The UV pulse from iPTF14atg provides strong evidence for the presence of a companion star, but as white dwarfs crashing into each other can also produce supernovae, as demonstrated by the Kepler results, astronomers are working to determine the percentage of supernovae produced by each one.
The scientists add that a better understanding of the differences among Type Ia explosions will help astronomers improve their knowledge of dark energy, a mysterious force that appears to be accelerating cosmic expansion.
“No signature of ejecta interaction with a stellar companion in three type Ia supernovae” by Rob P. Olling, Richard Mushotzky, Edward J. Shaya, Armin Rest, Peter M. Garnavich, Brad E. Tucker, Daniel Kasen, Steve Margheim and Alexei V. Filippenko, 21 May 2015, Nature.
“A strong ultraviolet pulse from a newborn type Ia supernova” by Yi Cao, S. R. Kulkarni, D. Andrew Howell, Avishay Gal-Yam, Mansi M. Kasliwal, Stefano Valenti, J. Johansson, R. Amanullah, A. Goobar, J. Sollerman, F. Taddia, Assaf Horesh, Ilan Sagiv, S. Bradley Cenko, Peter E. Nugent, Iair Arcavi, Jason Surace, P. R. Woźniak, Daniela I. Moody, Umaa D. Rebbapragada, Brian D. Bue and Neil Gehrels, 21 May 2015, Nature.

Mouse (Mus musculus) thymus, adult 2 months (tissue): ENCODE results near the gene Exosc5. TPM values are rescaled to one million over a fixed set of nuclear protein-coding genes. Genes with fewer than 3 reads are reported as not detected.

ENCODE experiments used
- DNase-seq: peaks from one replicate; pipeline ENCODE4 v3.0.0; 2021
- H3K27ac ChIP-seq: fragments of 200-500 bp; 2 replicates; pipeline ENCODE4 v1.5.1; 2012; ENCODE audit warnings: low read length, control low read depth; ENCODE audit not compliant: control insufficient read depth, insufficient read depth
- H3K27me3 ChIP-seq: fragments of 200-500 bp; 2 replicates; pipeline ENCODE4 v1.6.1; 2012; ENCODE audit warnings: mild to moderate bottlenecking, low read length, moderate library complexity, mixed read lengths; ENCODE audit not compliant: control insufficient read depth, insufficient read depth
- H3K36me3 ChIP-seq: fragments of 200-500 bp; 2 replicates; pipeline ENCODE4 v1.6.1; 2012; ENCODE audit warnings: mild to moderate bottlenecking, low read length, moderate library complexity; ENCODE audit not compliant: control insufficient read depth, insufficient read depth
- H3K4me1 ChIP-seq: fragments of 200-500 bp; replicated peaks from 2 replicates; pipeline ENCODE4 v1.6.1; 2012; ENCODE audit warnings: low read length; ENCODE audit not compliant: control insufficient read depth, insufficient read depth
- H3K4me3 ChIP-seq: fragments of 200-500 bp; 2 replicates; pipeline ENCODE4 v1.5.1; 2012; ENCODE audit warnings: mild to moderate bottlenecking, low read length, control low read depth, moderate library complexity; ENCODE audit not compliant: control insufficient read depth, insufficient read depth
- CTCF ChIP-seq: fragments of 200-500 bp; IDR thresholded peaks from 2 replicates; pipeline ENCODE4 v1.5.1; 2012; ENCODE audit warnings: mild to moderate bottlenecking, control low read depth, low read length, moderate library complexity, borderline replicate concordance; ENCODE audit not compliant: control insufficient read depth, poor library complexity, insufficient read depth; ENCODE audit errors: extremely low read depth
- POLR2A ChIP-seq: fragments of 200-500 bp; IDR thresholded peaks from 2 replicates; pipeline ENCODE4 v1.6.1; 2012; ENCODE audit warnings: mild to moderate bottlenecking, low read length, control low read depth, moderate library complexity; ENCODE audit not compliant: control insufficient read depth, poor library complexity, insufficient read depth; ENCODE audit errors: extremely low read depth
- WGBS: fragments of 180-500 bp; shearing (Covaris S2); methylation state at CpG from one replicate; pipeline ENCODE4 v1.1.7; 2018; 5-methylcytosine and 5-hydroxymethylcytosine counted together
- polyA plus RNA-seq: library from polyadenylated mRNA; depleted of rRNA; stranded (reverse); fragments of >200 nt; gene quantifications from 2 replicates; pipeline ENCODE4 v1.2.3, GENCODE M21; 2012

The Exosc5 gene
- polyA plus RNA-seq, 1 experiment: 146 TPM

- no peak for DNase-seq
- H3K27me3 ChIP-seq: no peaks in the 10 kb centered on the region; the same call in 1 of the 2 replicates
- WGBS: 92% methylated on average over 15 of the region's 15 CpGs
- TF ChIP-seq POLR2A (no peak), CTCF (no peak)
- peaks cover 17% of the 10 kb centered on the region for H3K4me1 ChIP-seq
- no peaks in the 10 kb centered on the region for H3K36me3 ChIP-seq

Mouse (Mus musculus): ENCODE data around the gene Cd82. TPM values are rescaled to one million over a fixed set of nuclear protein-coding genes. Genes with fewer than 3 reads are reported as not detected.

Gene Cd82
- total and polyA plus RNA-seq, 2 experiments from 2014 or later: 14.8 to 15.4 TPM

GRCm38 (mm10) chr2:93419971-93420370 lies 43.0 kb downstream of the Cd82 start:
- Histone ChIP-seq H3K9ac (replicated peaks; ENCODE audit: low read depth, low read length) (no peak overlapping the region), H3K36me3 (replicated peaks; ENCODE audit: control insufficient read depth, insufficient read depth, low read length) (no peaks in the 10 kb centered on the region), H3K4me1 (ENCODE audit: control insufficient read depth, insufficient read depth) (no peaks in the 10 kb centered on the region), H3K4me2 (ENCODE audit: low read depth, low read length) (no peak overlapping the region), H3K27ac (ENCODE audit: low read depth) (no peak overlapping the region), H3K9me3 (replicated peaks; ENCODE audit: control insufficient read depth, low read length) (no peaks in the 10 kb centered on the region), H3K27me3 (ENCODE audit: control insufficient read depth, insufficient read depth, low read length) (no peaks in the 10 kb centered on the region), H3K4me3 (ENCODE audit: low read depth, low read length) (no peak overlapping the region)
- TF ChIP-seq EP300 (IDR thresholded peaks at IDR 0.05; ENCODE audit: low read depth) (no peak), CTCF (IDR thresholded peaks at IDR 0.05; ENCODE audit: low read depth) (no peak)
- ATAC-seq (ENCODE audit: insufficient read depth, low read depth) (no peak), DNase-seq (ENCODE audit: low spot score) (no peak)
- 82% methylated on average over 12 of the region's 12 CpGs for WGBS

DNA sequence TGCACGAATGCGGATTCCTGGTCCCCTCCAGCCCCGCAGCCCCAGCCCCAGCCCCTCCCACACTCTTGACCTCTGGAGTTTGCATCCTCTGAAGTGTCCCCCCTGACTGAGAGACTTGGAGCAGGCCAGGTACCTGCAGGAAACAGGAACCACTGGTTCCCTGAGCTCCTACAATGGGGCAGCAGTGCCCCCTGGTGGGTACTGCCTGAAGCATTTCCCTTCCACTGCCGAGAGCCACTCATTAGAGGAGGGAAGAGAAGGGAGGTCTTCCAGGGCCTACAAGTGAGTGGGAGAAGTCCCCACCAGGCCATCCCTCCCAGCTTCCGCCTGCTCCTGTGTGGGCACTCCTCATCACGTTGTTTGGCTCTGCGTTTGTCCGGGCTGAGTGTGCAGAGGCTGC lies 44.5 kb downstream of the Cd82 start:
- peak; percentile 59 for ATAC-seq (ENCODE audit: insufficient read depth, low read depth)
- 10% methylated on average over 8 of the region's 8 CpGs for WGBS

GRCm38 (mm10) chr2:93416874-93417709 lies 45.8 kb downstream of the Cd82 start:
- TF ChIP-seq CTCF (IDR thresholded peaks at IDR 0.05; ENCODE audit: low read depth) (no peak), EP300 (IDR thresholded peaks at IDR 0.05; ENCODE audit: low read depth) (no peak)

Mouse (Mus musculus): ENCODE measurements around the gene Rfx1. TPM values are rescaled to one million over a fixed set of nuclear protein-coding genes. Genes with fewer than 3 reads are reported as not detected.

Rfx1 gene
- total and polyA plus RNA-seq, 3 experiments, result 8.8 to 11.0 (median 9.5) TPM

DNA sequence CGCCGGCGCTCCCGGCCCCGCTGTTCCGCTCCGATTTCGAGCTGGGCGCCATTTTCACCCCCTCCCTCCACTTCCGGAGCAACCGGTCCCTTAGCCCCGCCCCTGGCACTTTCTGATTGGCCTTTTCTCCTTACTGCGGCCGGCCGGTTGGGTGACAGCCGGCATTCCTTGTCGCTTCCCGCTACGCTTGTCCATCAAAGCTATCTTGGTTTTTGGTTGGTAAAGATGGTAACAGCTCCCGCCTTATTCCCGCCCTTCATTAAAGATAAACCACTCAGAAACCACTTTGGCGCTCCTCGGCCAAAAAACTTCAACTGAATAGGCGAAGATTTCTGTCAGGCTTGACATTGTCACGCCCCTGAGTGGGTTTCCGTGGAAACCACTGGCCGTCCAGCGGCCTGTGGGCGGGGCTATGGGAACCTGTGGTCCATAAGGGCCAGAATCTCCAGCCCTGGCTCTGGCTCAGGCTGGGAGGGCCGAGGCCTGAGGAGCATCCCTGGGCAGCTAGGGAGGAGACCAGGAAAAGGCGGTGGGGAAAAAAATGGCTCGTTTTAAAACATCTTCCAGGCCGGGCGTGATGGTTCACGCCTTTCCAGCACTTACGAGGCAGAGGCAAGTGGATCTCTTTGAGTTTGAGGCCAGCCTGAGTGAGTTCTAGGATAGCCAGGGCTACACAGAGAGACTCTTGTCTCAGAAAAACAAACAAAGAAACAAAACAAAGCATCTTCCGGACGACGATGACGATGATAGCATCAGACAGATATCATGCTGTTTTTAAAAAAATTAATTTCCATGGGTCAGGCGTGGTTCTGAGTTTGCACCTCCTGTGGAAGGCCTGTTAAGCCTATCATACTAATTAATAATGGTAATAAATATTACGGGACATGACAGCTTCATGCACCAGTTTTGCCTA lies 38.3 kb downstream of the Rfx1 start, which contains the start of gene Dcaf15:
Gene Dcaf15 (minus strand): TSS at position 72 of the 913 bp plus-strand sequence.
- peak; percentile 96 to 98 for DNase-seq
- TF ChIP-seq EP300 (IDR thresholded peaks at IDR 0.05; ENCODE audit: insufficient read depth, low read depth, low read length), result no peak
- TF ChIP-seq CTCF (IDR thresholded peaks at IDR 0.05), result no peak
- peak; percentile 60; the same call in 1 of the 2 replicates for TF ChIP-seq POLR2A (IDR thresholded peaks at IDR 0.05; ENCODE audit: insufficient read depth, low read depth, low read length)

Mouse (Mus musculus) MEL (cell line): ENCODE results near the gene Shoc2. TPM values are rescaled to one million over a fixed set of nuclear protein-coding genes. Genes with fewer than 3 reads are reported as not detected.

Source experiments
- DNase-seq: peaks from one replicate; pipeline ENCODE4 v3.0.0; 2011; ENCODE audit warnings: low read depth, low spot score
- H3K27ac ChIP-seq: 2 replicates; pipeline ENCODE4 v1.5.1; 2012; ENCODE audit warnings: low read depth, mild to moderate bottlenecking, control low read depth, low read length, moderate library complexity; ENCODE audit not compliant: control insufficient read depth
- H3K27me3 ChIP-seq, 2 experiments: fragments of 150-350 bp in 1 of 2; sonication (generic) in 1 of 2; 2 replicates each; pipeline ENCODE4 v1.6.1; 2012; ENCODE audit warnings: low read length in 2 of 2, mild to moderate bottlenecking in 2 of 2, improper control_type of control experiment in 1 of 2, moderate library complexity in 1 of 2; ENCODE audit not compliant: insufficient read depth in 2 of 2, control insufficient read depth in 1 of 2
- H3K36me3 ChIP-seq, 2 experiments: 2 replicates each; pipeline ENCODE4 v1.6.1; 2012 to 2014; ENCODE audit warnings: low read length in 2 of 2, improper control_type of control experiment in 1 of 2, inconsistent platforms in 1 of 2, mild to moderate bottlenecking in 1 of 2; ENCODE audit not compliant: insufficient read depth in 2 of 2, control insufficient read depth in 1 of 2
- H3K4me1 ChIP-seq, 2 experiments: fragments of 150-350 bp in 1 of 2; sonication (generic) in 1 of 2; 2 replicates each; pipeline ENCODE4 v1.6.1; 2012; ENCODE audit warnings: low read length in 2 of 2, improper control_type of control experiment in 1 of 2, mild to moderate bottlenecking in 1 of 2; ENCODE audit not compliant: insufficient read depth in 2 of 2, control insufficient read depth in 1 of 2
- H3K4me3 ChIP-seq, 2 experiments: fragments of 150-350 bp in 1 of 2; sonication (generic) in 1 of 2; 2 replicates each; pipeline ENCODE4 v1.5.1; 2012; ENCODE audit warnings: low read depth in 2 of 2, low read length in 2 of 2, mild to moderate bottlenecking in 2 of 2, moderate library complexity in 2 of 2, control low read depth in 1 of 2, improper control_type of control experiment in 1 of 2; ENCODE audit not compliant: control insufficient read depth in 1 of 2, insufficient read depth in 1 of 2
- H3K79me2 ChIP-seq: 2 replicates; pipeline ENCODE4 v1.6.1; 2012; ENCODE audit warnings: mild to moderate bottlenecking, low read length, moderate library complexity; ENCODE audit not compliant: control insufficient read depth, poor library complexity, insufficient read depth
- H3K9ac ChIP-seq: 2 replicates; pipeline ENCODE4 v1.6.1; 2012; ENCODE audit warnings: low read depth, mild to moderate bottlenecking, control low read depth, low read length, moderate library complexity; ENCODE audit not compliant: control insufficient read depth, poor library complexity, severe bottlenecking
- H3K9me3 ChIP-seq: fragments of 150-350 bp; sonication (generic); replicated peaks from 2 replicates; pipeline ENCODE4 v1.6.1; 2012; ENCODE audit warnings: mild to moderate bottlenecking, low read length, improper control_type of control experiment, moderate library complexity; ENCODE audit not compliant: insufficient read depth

Ames manages the Kepler and K2 missions for NASA’s Science Mission Directorate. NASA’s Jet Propulsion Laboratory in Pasadena, California, managed Kepler mission development. Ball Aerospace & Technologies Corp. operates the flight system with support from the Laboratory for Atmospheric and Space Physics at the University of Colorado in Boulder.
Swift blasted into orbit November 20, 2004. Managed by Goddard, the mission is operated in collaboration with Penn State University in University Park, Pennsylvania, the Los Alamos National Laboratory in New Mexico and Orbital Sciences Corp. in Dulles, Virginia. Other partners include the University of Leicester and Mullard Space Science Laboratory in the United Kingdom, Brera Observatory and the Italian Space Agency in Italy, with additional collaborators in Germany and Japan.